Last month, Republican Congressman Jeb Hensarling, who chairs the House Financial Services Committee, released a summary of “The Financial CHOICE Act,” a bill to replace the Dodd-Frank Act.  The summary indicated that the bill would include a series of CFPB reforms, including a change in the CFPB’s name to the “Consumer Financial Opportunity Commission,” replacement of the current single director with a bipartisan, five-member commission, funding of the commission through the appropriations process, repeal of the CFPB’s authority to prohibit consumer financial services or products it deems “abusive” and prohibit or impose conditions or limitations on the use of arbitration agreements.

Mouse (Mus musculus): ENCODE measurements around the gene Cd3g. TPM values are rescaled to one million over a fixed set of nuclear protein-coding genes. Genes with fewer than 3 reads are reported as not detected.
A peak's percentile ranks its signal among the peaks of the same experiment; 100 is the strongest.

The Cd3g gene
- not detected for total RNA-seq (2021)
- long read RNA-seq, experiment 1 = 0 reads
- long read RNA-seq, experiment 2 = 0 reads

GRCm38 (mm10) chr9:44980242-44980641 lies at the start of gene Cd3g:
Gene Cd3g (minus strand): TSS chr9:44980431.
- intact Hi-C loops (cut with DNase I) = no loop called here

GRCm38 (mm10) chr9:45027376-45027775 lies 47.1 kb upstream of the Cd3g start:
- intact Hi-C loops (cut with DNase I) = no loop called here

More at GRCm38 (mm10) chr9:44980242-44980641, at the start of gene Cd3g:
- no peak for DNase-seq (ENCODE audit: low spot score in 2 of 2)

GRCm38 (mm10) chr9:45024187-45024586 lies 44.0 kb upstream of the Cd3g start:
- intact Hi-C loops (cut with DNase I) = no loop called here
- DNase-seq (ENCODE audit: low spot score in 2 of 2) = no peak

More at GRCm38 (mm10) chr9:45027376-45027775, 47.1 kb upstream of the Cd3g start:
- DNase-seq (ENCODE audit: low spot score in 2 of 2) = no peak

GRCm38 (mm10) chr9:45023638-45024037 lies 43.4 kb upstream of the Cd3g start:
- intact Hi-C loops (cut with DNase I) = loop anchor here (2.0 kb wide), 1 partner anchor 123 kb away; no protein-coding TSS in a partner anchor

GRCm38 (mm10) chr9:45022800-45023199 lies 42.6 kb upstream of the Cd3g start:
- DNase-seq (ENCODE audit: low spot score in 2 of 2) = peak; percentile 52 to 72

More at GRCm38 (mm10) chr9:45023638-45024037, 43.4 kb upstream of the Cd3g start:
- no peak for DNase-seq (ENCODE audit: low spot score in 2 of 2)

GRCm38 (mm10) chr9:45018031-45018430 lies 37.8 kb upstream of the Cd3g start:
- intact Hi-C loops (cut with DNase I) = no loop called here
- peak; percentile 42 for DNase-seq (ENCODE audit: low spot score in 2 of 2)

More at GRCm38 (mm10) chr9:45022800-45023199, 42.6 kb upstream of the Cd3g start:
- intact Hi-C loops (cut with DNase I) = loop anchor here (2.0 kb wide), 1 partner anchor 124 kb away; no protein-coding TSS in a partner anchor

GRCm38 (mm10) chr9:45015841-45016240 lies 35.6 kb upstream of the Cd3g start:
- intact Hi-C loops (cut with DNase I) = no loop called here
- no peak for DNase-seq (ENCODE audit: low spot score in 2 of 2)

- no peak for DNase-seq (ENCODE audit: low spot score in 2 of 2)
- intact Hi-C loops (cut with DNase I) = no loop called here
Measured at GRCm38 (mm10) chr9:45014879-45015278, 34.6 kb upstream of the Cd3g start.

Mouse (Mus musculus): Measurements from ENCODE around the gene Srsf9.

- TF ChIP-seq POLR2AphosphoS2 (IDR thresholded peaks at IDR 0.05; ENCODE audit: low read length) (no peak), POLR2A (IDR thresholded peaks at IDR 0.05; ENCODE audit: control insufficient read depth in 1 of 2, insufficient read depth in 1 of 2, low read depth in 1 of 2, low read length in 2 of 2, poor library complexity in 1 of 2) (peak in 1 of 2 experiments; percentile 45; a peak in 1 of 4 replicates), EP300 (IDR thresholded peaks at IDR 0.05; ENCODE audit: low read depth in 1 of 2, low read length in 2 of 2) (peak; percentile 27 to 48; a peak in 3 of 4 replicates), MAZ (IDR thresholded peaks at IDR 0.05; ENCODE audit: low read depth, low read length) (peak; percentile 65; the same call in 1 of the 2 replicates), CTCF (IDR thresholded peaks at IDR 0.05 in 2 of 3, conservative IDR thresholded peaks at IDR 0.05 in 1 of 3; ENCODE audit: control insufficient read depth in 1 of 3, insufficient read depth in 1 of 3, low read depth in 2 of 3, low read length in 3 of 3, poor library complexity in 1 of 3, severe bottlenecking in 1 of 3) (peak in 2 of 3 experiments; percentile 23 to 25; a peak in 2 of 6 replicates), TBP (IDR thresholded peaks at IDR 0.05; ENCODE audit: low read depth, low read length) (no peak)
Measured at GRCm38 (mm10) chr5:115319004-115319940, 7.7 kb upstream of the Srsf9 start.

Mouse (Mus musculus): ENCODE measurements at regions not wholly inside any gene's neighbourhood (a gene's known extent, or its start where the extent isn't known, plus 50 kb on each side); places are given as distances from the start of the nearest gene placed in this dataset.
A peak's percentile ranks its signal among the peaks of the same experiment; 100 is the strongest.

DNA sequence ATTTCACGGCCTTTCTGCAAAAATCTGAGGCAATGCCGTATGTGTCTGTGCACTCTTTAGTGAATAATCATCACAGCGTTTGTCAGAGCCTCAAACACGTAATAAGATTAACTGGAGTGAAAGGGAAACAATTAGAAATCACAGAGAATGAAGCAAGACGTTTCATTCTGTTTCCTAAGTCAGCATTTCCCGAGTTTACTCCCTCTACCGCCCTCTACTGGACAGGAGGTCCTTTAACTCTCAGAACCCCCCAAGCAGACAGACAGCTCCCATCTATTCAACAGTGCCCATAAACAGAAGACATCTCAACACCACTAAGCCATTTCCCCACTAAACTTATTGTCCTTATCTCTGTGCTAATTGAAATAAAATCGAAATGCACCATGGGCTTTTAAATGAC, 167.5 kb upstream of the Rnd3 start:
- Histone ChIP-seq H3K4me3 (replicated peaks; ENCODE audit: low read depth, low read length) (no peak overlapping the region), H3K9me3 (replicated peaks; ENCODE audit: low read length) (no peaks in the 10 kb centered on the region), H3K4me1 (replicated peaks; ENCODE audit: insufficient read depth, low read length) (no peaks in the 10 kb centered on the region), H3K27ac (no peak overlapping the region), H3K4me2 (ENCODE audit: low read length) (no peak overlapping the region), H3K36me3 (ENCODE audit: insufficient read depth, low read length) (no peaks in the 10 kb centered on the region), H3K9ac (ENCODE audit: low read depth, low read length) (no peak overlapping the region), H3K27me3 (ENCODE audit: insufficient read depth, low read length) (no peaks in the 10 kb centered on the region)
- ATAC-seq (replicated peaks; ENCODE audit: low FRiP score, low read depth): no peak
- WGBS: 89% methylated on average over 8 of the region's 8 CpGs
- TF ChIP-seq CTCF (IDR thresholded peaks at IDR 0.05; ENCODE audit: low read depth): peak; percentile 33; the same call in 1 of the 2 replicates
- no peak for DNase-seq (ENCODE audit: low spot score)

The House Financial Services Committee has now released a “discussion draft” of the bill’s text.  The sections of the bill dealing with the CFPB are found at pages 78 to 126 in Title III, entitled “Empowering Americans to Achieve Financial Independence.”  The bill includes various provisions not described in the summary, such as a provision requiring the commission to establish a procedure for issuing written advisory opinions.